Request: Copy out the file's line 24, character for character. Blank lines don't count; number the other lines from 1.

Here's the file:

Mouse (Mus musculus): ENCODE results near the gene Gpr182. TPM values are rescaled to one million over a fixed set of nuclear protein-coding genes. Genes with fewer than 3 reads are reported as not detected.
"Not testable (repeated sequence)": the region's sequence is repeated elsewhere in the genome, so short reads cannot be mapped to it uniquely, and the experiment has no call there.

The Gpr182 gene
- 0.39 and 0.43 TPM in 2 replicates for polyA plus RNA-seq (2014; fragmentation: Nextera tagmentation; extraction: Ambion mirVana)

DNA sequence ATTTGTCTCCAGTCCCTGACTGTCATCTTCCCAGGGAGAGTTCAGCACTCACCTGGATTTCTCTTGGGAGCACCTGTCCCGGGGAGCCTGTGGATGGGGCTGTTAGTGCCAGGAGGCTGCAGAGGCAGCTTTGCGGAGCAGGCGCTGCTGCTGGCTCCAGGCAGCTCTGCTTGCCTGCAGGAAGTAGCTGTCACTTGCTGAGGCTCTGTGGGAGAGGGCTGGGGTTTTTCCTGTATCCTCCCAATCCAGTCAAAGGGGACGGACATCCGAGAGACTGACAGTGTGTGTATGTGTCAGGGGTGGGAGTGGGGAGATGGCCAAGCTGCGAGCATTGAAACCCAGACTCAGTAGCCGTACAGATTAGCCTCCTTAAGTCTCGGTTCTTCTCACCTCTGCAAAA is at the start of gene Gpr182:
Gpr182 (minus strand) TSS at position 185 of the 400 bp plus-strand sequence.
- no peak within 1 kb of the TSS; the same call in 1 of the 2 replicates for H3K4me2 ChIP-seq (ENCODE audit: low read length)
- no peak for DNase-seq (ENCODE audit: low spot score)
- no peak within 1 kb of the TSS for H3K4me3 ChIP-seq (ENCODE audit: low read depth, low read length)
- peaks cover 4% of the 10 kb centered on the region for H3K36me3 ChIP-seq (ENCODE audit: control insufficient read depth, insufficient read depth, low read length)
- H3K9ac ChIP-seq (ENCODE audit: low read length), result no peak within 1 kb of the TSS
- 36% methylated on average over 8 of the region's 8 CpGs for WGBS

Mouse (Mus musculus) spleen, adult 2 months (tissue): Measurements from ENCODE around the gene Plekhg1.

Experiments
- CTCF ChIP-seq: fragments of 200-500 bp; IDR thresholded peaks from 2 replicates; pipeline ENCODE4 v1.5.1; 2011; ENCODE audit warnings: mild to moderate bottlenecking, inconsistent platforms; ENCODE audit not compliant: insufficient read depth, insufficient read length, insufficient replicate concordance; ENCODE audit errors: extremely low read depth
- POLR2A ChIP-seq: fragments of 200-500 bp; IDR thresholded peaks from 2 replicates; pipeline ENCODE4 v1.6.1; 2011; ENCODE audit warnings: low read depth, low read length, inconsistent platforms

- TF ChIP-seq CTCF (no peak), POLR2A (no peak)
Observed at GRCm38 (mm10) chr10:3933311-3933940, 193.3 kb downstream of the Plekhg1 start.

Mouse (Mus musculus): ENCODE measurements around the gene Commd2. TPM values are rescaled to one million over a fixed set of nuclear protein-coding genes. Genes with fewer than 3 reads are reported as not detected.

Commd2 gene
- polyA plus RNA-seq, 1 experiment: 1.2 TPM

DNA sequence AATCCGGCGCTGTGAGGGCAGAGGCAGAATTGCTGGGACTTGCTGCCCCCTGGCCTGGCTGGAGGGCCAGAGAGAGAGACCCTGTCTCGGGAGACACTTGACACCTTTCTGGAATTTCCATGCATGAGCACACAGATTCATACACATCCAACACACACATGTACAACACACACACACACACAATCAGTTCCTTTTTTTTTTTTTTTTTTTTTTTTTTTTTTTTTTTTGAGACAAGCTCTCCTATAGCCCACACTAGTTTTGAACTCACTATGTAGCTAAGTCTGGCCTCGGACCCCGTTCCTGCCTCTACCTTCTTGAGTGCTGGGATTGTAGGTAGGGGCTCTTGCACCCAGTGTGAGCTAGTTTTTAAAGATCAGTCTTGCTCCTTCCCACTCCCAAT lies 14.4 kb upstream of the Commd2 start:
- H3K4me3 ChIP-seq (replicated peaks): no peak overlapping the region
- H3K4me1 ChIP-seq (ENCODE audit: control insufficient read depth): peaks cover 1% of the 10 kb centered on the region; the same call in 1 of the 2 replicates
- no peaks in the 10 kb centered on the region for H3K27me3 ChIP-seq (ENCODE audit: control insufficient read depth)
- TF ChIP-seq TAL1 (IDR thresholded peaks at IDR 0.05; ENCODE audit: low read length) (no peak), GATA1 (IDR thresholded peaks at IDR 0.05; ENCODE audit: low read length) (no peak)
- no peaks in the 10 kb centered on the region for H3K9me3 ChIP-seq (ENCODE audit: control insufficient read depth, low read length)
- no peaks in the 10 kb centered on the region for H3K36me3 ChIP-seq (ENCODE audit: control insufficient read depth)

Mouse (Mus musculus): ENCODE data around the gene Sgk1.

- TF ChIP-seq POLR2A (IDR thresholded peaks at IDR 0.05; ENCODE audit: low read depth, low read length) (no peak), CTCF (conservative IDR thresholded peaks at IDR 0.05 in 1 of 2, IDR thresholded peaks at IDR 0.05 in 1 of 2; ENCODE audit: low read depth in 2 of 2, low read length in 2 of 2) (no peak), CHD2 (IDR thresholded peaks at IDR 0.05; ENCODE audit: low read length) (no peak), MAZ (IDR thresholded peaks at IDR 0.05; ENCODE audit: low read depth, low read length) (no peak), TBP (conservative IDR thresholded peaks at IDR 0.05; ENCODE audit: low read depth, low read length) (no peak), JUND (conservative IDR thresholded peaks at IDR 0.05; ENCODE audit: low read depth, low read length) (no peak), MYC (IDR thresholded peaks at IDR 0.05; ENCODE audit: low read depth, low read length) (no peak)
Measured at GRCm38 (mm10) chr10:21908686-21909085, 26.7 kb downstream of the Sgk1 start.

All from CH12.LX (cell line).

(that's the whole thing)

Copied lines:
- H3K4me1 ChIP-seq (ENCODE audit: control insufficient read depth): peaks cover 1% of the 10 kb centered on the region; the same call in 1 of the 2 replicates